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Establishing Real Engagement In Large Mechanics Lectures

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Conference

2009 Annual Conference & Exposition

Location

Austin, Texas

Publication Date

June 14, 2009

Start Date

June 14, 2009

End Date

June 17, 2009

ISSN

2153-5965

Conference Session

Teaching Dynamics

Tagged Division

Mechanics

Page Count

15

Page Numbers

14.584.1 - 14.584.15

Permanent URL

https://peer.asee.org/4809

Download Count

20

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Paper Authors

author page

Benson Tongue University of California, Berkeley

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Abstract
NOTE: The first page of text has been automatically extracted and included below in lieu of an abstract

Establishing Real Engagement in Large Mechanics Lectures

Abstract

Teaching a large mechanics class poses some obvious challenges if the professor is interested in more than simply speaking in front of a class and hoping that some knowledge transmission takes place. Indeed, this aspect of traditional lecturing, one person declaiming at hopefully engaged but oftentimes bored students, is what has engendered much of the criticism heard from students and education researchers and has driven the creation of alternative teaching strategies. This paper will attempt to accomplish two objectives: discuss ways in which a traditional lecture can be made more compelling to its audience and also present approaches that will help transform the large lecture dynamic into something more akin to a seminar.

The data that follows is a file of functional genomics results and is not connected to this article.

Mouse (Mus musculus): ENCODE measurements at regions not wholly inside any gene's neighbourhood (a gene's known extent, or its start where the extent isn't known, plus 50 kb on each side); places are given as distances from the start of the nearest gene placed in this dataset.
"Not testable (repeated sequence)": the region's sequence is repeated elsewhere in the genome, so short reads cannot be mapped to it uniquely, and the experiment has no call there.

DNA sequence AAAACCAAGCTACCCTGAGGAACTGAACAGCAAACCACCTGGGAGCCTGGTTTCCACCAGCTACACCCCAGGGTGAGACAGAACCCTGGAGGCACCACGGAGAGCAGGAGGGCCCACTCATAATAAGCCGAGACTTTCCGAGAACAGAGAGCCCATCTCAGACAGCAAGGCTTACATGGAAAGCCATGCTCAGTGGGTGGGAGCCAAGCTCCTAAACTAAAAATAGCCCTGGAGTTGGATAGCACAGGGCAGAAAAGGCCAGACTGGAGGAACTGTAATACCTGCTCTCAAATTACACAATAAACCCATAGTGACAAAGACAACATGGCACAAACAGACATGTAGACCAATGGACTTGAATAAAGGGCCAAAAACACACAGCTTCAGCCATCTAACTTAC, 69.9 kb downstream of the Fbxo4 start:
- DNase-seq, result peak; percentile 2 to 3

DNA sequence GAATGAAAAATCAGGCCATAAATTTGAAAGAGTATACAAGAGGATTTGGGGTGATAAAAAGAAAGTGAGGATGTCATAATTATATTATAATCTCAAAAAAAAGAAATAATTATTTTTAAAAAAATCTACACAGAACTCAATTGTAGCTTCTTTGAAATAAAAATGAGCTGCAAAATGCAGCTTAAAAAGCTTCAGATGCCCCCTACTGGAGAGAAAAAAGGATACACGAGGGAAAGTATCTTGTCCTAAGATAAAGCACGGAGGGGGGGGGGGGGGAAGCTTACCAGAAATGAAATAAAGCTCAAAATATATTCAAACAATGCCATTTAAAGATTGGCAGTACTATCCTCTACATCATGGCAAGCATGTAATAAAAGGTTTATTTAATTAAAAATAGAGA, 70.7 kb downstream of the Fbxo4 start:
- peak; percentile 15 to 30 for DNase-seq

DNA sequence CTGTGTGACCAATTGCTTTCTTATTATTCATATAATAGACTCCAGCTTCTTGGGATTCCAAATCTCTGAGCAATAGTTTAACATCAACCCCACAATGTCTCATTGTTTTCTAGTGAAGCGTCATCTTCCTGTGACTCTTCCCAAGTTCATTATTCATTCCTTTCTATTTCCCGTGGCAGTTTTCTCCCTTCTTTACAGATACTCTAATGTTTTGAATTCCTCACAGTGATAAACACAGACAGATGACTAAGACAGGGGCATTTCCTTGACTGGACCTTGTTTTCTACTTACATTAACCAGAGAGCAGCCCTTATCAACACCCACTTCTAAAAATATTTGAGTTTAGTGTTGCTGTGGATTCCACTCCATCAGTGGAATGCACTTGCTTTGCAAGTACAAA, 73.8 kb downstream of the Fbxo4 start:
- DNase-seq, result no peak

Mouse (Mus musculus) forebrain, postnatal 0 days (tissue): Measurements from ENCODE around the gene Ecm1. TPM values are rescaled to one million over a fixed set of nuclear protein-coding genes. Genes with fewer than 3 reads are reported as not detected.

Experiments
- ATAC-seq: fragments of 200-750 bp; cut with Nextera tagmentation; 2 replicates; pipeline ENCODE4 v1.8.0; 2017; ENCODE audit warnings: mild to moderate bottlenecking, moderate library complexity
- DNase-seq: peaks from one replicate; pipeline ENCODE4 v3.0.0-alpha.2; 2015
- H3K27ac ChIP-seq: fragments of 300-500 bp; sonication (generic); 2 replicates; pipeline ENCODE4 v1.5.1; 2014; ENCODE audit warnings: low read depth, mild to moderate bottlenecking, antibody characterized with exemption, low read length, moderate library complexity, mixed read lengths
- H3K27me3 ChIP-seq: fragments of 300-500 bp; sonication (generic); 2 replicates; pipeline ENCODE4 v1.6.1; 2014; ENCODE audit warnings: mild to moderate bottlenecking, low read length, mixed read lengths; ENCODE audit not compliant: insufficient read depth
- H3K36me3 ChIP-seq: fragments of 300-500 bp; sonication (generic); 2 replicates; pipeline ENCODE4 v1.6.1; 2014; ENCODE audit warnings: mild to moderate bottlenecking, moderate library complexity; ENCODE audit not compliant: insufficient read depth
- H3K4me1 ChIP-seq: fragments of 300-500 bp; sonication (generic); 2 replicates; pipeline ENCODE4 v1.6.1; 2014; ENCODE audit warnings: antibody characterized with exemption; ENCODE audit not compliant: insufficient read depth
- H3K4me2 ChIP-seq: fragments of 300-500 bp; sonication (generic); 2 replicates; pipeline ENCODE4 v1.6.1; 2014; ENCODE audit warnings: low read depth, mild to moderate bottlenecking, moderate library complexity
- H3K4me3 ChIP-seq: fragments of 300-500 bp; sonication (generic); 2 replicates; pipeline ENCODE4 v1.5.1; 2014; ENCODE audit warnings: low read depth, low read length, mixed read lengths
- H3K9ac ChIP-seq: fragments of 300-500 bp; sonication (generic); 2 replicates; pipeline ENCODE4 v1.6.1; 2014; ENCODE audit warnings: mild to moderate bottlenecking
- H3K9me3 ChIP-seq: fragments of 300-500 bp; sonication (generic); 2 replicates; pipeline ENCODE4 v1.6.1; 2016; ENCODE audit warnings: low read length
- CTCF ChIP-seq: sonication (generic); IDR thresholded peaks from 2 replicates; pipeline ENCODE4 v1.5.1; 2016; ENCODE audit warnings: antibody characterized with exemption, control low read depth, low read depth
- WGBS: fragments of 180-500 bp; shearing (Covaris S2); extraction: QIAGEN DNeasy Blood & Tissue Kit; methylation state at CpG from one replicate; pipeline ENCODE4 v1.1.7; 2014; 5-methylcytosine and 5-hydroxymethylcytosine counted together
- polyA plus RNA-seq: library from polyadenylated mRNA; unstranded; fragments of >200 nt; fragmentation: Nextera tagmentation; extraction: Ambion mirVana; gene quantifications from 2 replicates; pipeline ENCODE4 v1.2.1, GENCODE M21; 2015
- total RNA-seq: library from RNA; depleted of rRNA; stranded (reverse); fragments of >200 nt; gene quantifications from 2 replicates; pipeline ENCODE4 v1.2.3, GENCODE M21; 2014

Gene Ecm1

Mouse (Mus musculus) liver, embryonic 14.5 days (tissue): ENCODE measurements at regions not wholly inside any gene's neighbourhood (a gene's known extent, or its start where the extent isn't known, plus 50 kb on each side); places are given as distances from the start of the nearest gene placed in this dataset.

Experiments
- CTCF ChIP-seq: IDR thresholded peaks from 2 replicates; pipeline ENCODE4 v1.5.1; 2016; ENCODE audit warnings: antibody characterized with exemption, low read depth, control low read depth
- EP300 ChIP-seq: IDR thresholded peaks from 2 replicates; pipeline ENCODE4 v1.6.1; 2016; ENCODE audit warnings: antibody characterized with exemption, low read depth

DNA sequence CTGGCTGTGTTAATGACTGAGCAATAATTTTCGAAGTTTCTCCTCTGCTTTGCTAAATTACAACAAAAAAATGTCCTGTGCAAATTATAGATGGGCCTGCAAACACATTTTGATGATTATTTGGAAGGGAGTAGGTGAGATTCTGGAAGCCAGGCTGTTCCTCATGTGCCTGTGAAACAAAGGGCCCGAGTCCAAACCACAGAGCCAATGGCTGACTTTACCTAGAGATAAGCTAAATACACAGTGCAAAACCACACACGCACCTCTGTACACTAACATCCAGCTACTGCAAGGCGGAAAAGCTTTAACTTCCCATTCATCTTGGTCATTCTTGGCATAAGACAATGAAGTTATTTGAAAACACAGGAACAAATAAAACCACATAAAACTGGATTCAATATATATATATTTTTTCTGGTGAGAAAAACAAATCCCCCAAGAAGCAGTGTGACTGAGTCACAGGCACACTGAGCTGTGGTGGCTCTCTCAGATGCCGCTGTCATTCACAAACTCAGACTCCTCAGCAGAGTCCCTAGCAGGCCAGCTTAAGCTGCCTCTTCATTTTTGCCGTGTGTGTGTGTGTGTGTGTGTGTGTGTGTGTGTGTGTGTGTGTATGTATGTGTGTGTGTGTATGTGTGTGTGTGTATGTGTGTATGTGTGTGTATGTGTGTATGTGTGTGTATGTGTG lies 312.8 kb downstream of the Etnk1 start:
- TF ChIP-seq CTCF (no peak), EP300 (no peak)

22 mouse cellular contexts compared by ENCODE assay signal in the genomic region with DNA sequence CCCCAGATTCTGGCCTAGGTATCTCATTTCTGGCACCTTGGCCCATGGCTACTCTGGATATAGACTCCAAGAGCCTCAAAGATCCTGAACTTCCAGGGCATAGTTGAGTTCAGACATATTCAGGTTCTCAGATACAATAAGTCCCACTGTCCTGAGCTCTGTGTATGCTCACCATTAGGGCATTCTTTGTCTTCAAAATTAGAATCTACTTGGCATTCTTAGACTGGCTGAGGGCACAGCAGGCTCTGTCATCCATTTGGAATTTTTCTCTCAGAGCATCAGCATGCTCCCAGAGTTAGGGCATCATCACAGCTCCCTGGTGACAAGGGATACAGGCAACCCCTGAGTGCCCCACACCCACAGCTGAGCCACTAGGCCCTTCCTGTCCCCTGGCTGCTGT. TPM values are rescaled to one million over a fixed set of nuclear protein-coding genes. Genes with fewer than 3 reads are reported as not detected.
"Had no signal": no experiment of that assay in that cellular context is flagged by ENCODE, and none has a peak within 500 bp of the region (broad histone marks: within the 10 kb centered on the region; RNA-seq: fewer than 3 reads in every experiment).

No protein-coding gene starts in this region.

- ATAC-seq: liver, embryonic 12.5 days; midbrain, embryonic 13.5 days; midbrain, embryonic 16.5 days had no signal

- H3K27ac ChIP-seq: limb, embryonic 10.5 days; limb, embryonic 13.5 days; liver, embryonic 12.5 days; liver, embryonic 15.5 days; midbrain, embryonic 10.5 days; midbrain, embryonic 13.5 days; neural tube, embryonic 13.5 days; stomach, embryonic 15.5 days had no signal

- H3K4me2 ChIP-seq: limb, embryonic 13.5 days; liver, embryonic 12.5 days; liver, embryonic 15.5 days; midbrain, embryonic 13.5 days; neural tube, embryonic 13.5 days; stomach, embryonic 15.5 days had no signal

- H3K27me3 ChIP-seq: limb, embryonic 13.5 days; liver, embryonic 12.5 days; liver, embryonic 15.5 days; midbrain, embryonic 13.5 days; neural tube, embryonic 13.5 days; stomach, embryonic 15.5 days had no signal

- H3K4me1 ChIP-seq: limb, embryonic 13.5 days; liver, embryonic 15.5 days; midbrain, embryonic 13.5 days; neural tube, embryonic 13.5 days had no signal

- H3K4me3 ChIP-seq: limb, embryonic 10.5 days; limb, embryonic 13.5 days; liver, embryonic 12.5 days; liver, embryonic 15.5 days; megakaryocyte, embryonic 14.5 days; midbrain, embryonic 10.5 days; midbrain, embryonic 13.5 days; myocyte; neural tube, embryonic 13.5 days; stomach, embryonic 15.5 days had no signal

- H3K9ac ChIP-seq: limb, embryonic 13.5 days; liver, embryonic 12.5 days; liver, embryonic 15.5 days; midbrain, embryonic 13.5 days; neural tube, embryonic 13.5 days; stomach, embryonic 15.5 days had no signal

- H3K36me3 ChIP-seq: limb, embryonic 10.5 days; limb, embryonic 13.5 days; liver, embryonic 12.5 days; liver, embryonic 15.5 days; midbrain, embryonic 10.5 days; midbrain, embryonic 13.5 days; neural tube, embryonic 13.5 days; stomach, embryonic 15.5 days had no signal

Introduction The problems (and opportunities) facing an instructor with a large class can be illuminated by looking at the similarities (and differences) between a large lecture class and a classical Greek theatre [5], such as the one illustrated below.

Figure 1: Greek amphitheatre/Lecture hall comparison

What is the same? In both cases we have a small group of people, in our case just the teacher and in the theatre a small troupe, speaking to a large group of people who are arranged in row upon row of seats looking down upon teacher/actor. When done well, the line between lectures and performance will, and should, become blurred [10].

Greek actors had no difficulty in engaging their listeners because they were presenting an engrossing drama or comedy and the audience was there in order to hear it. Our task is more challenging because the material often isn’t inherently compelling and exciting. Their audiences came voluntarily whereas ours are compelled by graduation requirements. It’s the rare student who’ll voluntarily opt for Mechanics of Rigid Bodies over an episode of The Office.

Tongue, B. (2009, June), Establishing Real Engagement In Large Mechanics Lectures Paper presented at 2009 Annual Conference & Exposition, Austin, Texas. https://peer.asee.org/4809

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